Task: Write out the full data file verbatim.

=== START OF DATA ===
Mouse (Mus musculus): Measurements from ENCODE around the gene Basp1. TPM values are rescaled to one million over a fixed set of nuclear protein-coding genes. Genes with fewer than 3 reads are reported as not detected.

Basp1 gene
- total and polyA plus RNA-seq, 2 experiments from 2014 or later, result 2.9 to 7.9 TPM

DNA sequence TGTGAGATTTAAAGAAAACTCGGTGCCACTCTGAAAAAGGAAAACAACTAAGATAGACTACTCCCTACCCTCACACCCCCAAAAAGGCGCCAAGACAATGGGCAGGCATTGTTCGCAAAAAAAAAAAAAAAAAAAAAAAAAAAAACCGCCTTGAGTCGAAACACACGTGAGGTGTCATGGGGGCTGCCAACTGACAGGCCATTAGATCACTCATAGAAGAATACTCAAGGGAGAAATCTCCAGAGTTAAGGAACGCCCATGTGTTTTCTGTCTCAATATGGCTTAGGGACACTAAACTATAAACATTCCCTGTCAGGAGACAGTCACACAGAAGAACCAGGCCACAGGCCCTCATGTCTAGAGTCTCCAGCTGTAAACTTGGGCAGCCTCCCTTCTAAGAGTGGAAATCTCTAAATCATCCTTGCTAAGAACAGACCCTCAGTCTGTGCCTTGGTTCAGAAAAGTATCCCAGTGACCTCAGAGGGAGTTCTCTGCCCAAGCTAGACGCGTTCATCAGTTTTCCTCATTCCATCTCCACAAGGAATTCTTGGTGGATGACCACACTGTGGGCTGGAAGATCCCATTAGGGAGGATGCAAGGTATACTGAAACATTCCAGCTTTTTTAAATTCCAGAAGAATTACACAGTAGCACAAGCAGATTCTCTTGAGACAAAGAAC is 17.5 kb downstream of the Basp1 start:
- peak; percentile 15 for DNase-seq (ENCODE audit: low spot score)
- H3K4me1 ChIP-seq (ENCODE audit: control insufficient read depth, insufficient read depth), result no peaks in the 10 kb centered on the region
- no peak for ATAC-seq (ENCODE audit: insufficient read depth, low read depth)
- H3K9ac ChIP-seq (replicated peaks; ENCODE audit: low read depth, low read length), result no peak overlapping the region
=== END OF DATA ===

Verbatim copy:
Mouse (Mus musculus): Measurements from ENCODE around the gene Basp1. TPM values are rescaled to one million over a fixed set of nuclear protein-coding genes. Genes with fewer than 3 reads are reported as not detected.

Basp1 gene
- total and polyA plus RNA-seq, 2 experiments from 2014 or later, result 2.9 to 7.9 TPM

DNA sequence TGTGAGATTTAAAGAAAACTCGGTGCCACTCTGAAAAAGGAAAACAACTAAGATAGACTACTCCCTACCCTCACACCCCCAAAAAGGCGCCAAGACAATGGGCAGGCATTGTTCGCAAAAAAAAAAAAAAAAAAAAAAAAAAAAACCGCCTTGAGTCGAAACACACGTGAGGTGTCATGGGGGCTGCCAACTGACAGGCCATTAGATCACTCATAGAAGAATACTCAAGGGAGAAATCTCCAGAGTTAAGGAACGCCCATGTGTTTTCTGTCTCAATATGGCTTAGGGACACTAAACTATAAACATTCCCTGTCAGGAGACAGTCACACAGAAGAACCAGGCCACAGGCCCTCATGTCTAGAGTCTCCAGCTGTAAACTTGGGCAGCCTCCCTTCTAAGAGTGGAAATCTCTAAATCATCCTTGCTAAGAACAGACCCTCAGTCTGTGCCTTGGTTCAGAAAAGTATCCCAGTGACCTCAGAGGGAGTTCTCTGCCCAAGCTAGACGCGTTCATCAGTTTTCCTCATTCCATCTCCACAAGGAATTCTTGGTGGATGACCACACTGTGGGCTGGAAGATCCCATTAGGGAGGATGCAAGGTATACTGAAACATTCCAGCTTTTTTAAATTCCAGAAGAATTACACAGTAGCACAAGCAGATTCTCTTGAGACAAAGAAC is 17.5 kb downstream of the Basp1 start:
- peak; percentile 15 for DNase-seq (ENCODE audit: low spot score)
- H3K4me1 ChIP-seq (ENCODE audit: control insufficient read depth, insufficient read depth), result no peaks in the 10 kb centered on the region
- no peak for ATAC-seq (ENCODE audit: insufficient read depth, low read depth)
- H3K9ac ChIP-seq (replicated peaks; ENCODE audit: low read depth, low read length), result no peak overlapping the region